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NIMBioS Seminar Series

In conjunction with the interdisciplinary activities of the National Institute for Mathematical and Biological Synthesis (NIMBioS), a seminar series on topics in mathematical biology will be hosted at NIMBioS every other Tuesday at 3:30 p.m. (unless otherwise noted) in the Hallam Auditorium, Room 206, Claxton Building, 1122 Volunteer Blvd. Seminar speakers will focus on their research initiatives at the interface of mathematics and many areas of the life sciences. Light refreshments will be served in Room 205 beginning 30 minutes before each talk. Faculty and students from across the UT community are welcome to join us.

S. Emrich photo.

Speaker: Dr. Scott J. Emrich , Bioinformatics, Univ. of Notre Dame

Time/Date: Tuesday, October 17, 2017, 3:30*

Location: Room 206, Claxton Building, 1122 Volunteer Blvd.

Topic: Integrating diverse data for improved computational genomics

Abstract: Genomics-driven analysis of many important species, which we have called "non-models", remains challenging. My group is funded by the NIH to computationally leverage and enhance newer higher-throughput sequencing with domain expert-provided metadata including biological phenotypes (e.g., drug resistance in malaria), protein folding experiments, and karyotype data from mosquitoes.

For this talk I will focus on updates to our 2016 ACM BCB paper, which has been recently published in IEEE/ACM Transactions on Computational Biology and Bioinformatics (TCBB). Previous computational approaches for imputation of missing genotype data have relied on a linear order of markers and a genotype panel, both of which are not common in non-models. We address this limitation with our ADDIT (Accurate Data-Driven Imputation Technique) approach, which is composed of two data integration-focused algorithms: a non-model variant that employs statistical inference, and a model organism variant that better leverages reference data using a supervised learning-based approach. I will show that ADDIT is more accurate, faster and requires less memory than state-of-the art methods using model (human) and non-model (maize, apple, grape) datasets. I will conclude with emerging "-omics" results from a few other current projects, most involving either a mosquito vector or the disease they transmit. The methods we are developing combine traditional sequence-based analysis with existing and new models, mostly network-based, through collaborations to best integrate diverse data types. I will discuss some early successes and challenges, with the latter hopefully a start for new discussions in Knoxville come January.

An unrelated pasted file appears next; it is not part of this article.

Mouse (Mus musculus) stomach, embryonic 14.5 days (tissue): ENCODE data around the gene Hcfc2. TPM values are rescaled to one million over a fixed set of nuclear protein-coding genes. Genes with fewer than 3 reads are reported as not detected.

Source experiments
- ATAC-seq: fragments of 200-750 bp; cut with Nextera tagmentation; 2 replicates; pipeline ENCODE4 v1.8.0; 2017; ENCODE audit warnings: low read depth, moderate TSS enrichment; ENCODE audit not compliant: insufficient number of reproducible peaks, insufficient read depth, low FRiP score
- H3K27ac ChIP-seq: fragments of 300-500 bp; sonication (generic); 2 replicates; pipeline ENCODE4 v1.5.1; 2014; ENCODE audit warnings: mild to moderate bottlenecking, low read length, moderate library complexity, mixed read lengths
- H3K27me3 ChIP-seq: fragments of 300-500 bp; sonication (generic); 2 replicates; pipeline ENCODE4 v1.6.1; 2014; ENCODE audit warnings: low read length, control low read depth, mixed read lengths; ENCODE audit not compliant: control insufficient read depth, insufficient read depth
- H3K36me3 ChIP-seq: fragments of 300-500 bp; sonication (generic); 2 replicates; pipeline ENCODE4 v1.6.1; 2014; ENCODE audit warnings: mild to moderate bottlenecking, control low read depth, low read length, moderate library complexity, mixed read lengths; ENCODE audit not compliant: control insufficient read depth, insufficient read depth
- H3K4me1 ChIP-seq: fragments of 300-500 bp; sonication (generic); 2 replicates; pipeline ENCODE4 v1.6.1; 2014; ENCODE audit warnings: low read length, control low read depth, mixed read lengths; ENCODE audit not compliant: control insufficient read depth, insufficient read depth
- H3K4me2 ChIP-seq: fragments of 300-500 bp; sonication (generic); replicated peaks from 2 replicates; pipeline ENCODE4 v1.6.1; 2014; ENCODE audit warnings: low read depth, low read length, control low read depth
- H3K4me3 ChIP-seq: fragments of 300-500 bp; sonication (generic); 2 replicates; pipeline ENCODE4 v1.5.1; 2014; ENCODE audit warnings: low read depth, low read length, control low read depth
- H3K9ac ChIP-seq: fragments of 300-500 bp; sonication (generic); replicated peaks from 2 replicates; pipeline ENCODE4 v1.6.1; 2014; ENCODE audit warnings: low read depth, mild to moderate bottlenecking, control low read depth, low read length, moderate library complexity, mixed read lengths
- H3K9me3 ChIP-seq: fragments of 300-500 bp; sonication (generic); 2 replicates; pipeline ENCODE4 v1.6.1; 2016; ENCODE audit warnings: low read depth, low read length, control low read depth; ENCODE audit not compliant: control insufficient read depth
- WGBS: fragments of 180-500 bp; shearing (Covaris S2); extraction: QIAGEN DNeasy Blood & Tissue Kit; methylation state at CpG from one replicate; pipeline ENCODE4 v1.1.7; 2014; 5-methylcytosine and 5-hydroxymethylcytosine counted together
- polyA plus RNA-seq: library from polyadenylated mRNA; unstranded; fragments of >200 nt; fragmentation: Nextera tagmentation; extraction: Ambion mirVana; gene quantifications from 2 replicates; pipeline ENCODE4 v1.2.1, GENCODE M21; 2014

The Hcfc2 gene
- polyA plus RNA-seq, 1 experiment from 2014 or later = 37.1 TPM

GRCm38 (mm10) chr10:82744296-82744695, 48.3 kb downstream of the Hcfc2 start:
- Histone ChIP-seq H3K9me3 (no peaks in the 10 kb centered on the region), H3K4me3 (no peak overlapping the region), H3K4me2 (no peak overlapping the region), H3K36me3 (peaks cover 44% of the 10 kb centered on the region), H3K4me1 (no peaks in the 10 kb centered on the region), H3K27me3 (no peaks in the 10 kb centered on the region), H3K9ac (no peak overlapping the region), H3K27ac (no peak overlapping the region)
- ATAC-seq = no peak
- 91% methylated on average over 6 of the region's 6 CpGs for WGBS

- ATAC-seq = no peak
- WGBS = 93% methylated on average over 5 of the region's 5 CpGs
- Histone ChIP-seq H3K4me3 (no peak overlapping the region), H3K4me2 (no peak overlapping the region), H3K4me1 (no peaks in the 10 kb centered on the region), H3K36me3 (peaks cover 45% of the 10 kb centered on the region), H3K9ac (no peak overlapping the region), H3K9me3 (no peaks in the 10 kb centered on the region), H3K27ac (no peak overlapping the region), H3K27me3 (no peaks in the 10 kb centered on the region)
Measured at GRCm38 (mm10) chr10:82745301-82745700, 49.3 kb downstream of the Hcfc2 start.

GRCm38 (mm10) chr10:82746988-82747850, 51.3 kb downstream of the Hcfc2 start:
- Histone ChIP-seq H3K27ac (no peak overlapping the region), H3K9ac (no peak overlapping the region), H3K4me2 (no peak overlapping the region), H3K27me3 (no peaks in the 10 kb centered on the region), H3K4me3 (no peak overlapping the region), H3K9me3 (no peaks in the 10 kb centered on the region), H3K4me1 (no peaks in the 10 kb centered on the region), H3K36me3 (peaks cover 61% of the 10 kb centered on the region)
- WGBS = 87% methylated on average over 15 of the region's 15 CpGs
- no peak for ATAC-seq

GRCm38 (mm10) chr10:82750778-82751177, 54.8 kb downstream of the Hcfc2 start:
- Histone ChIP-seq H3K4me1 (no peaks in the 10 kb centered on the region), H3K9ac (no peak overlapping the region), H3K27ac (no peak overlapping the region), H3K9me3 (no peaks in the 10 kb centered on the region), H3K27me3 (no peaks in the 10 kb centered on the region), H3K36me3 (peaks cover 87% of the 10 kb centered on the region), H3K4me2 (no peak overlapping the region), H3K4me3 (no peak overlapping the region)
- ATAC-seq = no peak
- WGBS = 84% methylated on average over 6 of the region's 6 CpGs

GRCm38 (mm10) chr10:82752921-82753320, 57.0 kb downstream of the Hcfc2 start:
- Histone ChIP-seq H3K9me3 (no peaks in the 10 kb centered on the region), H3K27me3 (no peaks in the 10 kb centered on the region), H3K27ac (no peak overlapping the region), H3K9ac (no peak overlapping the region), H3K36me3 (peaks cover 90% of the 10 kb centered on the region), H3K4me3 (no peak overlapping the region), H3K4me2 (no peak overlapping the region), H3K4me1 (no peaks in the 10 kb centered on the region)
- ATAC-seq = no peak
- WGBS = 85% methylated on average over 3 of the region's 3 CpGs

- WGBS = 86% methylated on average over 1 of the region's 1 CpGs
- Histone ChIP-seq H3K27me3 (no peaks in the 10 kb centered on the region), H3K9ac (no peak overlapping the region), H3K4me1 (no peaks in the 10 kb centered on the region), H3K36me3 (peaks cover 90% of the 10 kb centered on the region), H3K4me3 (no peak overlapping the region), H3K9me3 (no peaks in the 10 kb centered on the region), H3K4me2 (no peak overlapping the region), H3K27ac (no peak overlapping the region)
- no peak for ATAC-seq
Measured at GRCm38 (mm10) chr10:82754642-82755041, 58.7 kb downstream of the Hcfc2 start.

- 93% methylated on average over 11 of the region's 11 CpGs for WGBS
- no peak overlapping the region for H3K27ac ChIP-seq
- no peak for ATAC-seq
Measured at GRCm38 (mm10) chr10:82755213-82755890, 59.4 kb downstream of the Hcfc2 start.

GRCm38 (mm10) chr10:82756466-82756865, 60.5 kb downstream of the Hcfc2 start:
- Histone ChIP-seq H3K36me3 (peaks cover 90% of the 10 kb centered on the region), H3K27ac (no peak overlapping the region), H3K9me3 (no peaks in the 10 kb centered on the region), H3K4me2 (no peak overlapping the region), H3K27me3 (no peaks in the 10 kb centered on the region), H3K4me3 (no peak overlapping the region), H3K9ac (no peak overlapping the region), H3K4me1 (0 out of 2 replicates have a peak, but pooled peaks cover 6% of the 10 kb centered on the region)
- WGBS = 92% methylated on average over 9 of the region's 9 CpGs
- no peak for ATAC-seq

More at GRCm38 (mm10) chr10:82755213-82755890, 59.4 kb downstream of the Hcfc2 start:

Prior to joining the faculty of the University of Tennessee (Knoxville), Scott Emrich was the Director of Bioinformatics at University of Notre Dame with a primary appointment in Computer Science and Engineering and a courtesy appointment in Biology. He obtained a BS in Biology and Computer Science from Loyola College (MD) and a 2007 PhD in Bioinformatics and Computational Biology from Iowa State University. He has published over 78 peer-reviewed publications including venues such as "Science" (4, 2 covers), "PNAS" (3), "Nature and Genome Research". Most of his genomics-focused work at Notre Dame involved his twelve PhD students (9 grads) in a leadership role. In fact, two of his students co-won interdisciplinary submissions for both the Assemblethon2 and the DREAM regulatory prediction challenge. He has four active awards from the NIH.

*Join us for refreshments at 3 p.m.

Seminar Flyer (pdf)

Video icon.Watch seminar online. This video was streamed live. Live-streamed seminars are archived for later viewing on NIMBioS' YouTube channel.

For more information about this and other NIMBioS Seminars, visit /seminars.

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From 2008 until early 2021, NIMBioS was supported by the National Science Foundation through NSF Award #DBI-1300426, with additional support from The University of Tennessee, Knoxville. Any opinions, findings, and conclusions or recommendations expressed in this material are those of the author(s) and do not necessarily reflect the views of the National Science Foundation.
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